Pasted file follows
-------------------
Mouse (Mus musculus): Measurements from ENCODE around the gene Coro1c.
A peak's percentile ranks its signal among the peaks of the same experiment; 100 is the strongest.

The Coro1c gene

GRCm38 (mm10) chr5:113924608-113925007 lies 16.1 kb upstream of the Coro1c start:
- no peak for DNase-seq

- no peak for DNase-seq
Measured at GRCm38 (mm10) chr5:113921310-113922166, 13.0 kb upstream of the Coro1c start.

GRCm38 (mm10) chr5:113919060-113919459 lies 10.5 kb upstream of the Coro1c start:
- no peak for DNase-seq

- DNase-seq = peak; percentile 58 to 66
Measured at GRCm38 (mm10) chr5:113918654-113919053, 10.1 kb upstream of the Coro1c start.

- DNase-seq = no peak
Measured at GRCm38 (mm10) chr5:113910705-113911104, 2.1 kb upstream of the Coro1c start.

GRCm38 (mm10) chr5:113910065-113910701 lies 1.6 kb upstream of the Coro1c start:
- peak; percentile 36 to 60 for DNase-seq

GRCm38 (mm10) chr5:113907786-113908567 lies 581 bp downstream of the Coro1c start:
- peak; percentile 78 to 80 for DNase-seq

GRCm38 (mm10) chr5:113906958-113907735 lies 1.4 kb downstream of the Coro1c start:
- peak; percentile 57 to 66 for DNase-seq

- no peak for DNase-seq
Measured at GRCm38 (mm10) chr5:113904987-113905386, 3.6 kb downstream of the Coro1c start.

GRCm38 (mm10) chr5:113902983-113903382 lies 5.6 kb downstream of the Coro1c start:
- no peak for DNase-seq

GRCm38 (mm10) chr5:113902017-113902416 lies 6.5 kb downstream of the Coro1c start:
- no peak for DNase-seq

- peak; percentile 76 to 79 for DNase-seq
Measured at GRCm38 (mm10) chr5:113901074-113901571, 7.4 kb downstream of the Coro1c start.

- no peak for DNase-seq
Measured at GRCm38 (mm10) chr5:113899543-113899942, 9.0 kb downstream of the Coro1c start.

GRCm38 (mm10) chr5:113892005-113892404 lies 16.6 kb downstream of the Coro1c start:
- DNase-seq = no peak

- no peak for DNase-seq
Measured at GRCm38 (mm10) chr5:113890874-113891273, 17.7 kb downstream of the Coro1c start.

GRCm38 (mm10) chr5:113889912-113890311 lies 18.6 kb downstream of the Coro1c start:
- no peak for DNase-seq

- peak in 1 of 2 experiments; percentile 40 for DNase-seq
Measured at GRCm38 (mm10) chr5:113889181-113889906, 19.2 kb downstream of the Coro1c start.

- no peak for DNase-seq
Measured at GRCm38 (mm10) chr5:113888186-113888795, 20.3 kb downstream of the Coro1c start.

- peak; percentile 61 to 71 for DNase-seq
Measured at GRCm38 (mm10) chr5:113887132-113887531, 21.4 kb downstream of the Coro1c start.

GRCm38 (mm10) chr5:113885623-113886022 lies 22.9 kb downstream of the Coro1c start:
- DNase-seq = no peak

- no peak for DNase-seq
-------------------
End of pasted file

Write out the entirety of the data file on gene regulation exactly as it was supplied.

Mouse (Mus musculus): Measurements from ENCODE around the gene Coro1c.
A peak's percentile ranks its signal among the peaks of the same experiment; 100 is the strongest.

The Coro1c gene

GRCm38 (mm10) chr5:113924608-113925007 lies 16.1 kb upstream of the Coro1c start:
- no peak for DNase-seq

- no peak for DNase-seq
Measured at GRCm38 (mm10) chr5:113921310-113922166, 13.0 kb upstream of the Coro1c start.

GRCm38 (mm10) chr5:113919060-113919459 lies 10.5 kb upstream of the Coro1c start:
- no peak for DNase-seq

- DNase-seq = peak; percentile 58 to 66
Measured at GRCm38 (mm10) chr5:113918654-113919053, 10.1 kb upstream of the Coro1c start.

- DNase-seq = no peak
Measured at GRCm38 (mm10) chr5:113910705-113911104, 2.1 kb upstream of the Coro1c start.

GRCm38 (mm10) chr5:113910065-113910701 lies 1.6 kb upstream of the Coro1c start:
- peak; percentile 36 to 60 for DNase-seq

GRCm38 (mm10) chr5:113907786-113908567 lies 581 bp downstream of the Coro1c start:
- peak; percentile 78 to 80 for DNase-seq

GRCm38 (mm10) chr5:113906958-113907735 lies 1.4 kb downstream of the Coro1c start:
- peak; percentile 57 to 66 for DNase-seq

- no peak for DNase-seq
Measured at GRCm38 (mm10) chr5:113904987-113905386, 3.6 kb downstream of the Coro1c start.

GRCm38 (mm10) chr5:113902983-113903382 lies 5.6 kb downstream of the Coro1c start:
- no peak for DNase-seq

GRCm38 (mm10) chr5:113902017-113902416 lies 6.5 kb downstream of the Coro1c start:
- no peak for DNase-seq

- peak; percentile 76 to 79 for DNase-seq
Measured at GRCm38 (mm10) chr5:113901074-113901571, 7.4 kb downstream of the Coro1c start.

- no peak for DNase-seq
Measured at GRCm38 (mm10) chr5:113899543-113899942, 9.0 kb downstream of the Coro1c start.

GRCm38 (mm10) chr5:113892005-113892404 lies 16.6 kb downstream of the Coro1c start:
- DNase-seq = no peak

- no peak for DNase-seq
Measured at GRCm38 (mm10) chr5:113890874-113891273, 17.7 kb downstream of the Coro1c start.

GRCm38 (mm10) chr5:113889912-113890311 lies 18.6 kb downstream of the Coro1c start:
- no peak for DNase-seq

- peak in 1 of 2 experiments; percentile 40 for DNase-seq
Measured at GRCm38 (mm10) chr5:113889181-113889906, 19.2 kb downstream of the Coro1c start.

- no peak for DNase-seq
Measured at GRCm38 (mm10) chr5:113888186-113888795, 20.3 kb downstream of the Coro1c start.

- peak; percentile 61 to 71 for DNase-seq
Measured at GRCm38 (mm10) chr5:113887132-113887531, 21.4 kb downstream of the Coro1c start.

GRCm38 (mm10) chr5:113885623-113886022 lies 22.9 kb downstream of the Coro1c start:
- DNase-seq = no peak

- no peak for DNase-seq